Generally, scientists take for granted that in "lower" animals, such behavior must be genetically pre-programmed, and cannot be regarded as innovative in the true sense of the word. However, it is well established that social insects and birds acquire a substantial part of their behavior repertoire through learning, either by imitating their parents, or through trial and error. On the other hand, primates such as chimpanzees do not invent novel behaviors out of the blue, they must try out and practice various skills through play and social interaction. There is therefore, no valid reason to assume the behavior of some species is merely a clever mechanical imitation of the "real" intelligence of other species. All species appear to be capable, within their species-specific range of behavioral possibilities, of actively dealing with their environment to adapt that environment to their needs and preferences. They learn this at various levels of complexity, but in all cases, such learning appears to be an active and flexible process.

I propose that in long term captivity, animal behavior gradually loses its active and flexible character. In the development of abnormal behavior such as stereotypies, we see behavior becomes increasingly rigid, and loses its flexibility. The self-directedness of the behavior shows animals close themselves off from their environment, rather than interact with it. One may object and hold that such a process can still be regarded as an adaptation to a barren environment. The non-adaptive character of abnormal behavior comes, however, best to expression in the response to novel stimuli or a novel environment.

Various studies indicate that animals who have developed stereotyped behavior patterns no longer actively interact with novel stimuli (Wood-Gush et al., 1983). Most poignantly, this appears in animals who after years of close confinement are transferred to a more enriched environment. These animals often fail to pay any form of active attention to the new environment. Instead, they persist in the performance of previous established abnormal patterns (Meyer-Holzapfel, 1968). Generally, animals raised in more impoverished environments show less tendency to manipulate novel objects than those raised under enriched conditions; isolated rats, for example, do not move or climb objects, but investigates them in a less active, more generally explorative fashion (such as sniffing) (Einon & Morgan, 1967; Mason & Green, 1962; Renner & Rosenweig, 1986). Such observations suggest the attention abilities of animals in prolonged captivity may gradually become impaired, and it is meaningless to interpret abnormal behavior as a form of adaptation. To investigate this hypothesis, novel objects should be presented to captive animals over a prolonged period of time and their response toward these objects should be recorded. Such research is presently under way at the Scottish Agricultural College in Edinburg, Scotland.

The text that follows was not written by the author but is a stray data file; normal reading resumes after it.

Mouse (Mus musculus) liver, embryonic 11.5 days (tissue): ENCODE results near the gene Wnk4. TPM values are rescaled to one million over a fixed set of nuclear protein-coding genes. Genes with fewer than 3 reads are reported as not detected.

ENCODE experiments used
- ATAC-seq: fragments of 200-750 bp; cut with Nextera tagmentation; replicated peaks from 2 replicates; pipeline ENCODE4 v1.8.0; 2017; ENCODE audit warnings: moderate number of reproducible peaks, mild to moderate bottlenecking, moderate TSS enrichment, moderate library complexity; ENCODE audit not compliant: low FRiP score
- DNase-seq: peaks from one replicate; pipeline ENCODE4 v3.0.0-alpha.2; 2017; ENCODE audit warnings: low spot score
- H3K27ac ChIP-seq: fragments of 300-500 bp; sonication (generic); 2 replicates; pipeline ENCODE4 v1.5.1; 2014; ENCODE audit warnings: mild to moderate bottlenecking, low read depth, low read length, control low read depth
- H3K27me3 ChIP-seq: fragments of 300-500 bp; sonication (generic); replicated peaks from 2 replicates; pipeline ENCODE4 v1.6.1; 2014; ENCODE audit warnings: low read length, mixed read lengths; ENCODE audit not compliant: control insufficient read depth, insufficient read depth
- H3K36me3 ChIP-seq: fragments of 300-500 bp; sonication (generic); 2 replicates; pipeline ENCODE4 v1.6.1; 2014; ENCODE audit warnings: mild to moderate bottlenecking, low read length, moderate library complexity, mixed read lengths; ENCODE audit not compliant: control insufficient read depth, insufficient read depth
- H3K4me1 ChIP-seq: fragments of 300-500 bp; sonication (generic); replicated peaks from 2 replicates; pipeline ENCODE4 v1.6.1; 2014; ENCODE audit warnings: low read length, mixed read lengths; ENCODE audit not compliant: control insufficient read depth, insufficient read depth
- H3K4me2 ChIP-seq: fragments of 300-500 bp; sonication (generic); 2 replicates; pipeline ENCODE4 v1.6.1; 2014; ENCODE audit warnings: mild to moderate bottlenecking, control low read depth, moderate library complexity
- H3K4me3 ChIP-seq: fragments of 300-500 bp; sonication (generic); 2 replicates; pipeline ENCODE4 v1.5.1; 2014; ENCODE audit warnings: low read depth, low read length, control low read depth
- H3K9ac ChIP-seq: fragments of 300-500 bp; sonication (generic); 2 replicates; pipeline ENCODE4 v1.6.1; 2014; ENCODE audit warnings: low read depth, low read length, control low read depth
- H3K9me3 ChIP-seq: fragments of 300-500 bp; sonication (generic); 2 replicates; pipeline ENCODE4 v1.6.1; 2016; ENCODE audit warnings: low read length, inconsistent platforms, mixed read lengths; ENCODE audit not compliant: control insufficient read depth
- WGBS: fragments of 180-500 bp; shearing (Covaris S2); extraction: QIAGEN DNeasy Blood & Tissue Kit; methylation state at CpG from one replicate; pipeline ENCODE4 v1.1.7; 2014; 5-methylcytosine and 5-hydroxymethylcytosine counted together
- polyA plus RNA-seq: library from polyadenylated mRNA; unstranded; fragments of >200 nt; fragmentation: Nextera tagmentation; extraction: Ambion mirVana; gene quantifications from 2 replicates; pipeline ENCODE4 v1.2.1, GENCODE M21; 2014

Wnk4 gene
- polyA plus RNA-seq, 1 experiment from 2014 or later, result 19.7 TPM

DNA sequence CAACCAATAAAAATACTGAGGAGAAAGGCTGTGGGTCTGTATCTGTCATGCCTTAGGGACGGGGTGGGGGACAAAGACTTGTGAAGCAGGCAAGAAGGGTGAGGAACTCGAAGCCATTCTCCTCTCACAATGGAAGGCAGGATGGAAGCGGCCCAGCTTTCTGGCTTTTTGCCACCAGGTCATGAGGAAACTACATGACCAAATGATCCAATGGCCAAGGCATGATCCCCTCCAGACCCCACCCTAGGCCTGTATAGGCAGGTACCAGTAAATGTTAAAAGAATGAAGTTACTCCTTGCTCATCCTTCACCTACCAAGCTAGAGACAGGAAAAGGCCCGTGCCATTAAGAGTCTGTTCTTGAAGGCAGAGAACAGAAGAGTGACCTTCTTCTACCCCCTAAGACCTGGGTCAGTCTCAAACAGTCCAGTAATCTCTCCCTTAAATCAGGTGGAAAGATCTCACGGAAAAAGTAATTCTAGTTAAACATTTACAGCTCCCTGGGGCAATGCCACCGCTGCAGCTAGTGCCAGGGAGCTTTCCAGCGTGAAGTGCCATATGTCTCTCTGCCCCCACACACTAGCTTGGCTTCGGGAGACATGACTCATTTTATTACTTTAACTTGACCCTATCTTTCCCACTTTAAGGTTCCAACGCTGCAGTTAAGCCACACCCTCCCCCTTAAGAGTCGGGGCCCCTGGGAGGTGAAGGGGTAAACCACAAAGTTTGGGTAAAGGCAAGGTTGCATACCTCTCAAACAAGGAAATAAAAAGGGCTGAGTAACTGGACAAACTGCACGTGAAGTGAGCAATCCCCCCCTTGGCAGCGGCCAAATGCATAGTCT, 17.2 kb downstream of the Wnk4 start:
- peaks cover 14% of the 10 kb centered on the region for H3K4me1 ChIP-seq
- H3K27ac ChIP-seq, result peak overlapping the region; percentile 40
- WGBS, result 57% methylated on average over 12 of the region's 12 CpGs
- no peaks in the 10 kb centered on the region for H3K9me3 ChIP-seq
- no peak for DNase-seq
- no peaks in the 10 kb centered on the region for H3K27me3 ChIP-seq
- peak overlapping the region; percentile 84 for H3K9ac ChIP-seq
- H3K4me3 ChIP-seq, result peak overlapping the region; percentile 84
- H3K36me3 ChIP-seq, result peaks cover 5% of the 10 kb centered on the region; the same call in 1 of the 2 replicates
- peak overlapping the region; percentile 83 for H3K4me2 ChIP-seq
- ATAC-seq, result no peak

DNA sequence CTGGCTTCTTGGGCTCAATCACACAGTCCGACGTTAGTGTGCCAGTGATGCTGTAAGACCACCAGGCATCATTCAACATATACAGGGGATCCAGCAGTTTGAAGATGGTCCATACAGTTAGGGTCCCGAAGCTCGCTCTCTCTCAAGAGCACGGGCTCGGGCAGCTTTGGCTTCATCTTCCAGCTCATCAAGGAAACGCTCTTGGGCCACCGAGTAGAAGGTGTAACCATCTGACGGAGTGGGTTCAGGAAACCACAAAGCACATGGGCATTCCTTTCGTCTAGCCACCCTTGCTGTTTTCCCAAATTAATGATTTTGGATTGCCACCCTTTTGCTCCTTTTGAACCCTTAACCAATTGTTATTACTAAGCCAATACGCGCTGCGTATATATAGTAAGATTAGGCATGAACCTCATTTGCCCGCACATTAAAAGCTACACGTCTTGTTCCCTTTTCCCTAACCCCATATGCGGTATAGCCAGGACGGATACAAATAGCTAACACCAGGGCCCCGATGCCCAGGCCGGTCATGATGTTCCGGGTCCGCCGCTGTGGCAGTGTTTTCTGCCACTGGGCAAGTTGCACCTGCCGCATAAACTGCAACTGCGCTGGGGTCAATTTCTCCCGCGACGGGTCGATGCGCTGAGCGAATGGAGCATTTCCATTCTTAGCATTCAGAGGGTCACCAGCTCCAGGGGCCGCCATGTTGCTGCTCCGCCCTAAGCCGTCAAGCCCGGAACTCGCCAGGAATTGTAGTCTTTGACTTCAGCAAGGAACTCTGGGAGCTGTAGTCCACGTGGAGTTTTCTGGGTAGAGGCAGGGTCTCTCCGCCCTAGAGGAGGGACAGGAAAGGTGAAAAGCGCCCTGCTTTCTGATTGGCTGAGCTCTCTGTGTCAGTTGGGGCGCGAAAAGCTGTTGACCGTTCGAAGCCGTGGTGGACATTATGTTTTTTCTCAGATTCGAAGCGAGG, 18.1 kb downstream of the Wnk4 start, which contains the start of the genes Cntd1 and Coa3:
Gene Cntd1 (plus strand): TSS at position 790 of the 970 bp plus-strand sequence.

The initial stage of attention impairment, I submit, may be characterized as boredom. As the animal is deprived means for behavioral interaction, his or her attention becomes increasingly dispersed towards inappropriate stimuli, such as another animal's tail, or his or her own limbs. One could say in that stage the animal "does not know what to do." The animal suffers from a general lack of meaningful behavioral goals, and becomes increasingly listless and withdrawn. In the final stage of impairment, attention disintegrates. The animal may respond chaotically to his or her environment, or become apathetic. In both cases, he or she becomes virtually helpless to cope with and\or change the situation. This stage may be regarded as evidence of depression and\or anxiety.